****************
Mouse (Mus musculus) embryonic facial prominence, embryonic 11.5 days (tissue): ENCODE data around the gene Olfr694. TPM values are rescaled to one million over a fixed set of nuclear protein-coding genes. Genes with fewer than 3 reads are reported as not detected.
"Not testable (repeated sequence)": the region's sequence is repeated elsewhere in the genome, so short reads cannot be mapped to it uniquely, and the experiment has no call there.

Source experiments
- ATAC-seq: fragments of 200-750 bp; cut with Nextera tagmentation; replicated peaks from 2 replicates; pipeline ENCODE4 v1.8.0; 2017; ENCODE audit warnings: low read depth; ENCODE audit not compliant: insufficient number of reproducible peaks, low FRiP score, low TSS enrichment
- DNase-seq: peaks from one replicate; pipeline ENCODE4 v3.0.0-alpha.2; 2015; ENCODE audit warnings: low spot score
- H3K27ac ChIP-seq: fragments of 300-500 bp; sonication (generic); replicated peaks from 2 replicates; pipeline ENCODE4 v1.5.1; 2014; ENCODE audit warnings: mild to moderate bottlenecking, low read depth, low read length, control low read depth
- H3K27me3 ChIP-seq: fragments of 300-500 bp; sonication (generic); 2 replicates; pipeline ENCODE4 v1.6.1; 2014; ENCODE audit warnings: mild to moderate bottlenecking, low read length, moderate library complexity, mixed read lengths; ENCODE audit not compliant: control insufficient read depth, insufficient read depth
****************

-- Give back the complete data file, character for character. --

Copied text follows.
Mouse (Mus musculus) embryonic facial prominence, embryonic 11.5 days (tissue): ENCODE data around the gene Olfr694. TPM values are rescaled to one million over a fixed set of nuclear protein-coding genes. Genes with fewer than 3 reads are reported as not detected.
"Not testable (repeated sequence)": the region's sequence is repeated elsewhere in the genome, so short reads cannot be mapped to it uniquely, and the experiment has no call there.

Source experiments
- ATAC-seq: fragments of 200-750 bp; cut with Nextera tagmentation; replicated peaks from 2 replicates; pipeline ENCODE4 v1.8.0; 2017; ENCODE audit warnings: low read depth; ENCODE audit not compliant: insufficient number of reproducible peaks, low FRiP score, low TSS enrichment
- DNase-seq: peaks from one replicate; pipeline ENCODE4 v3.0.0-alpha.2; 2015; ENCODE audit warnings: low spot score
- H3K27ac ChIP-seq: fragments of 300-500 bp; sonication (generic); replicated peaks from 2 replicates; pipeline ENCODE4 v1.5.1; 2014; ENCODE audit warnings: mild to moderate bottlenecking, low read depth, low read length, control low read depth
- H3K27me3 ChIP-seq: fragments of 300-500 bp; sonication (generic); 2 replicates; pipeline ENCODE4 v1.6.1; 2014; ENCODE audit warnings: mild to moderate bottlenecking, low read length, moderate library complexity, mixed read lengths; ENCODE audit not compliant: control insufficient read depth, insufficient read depth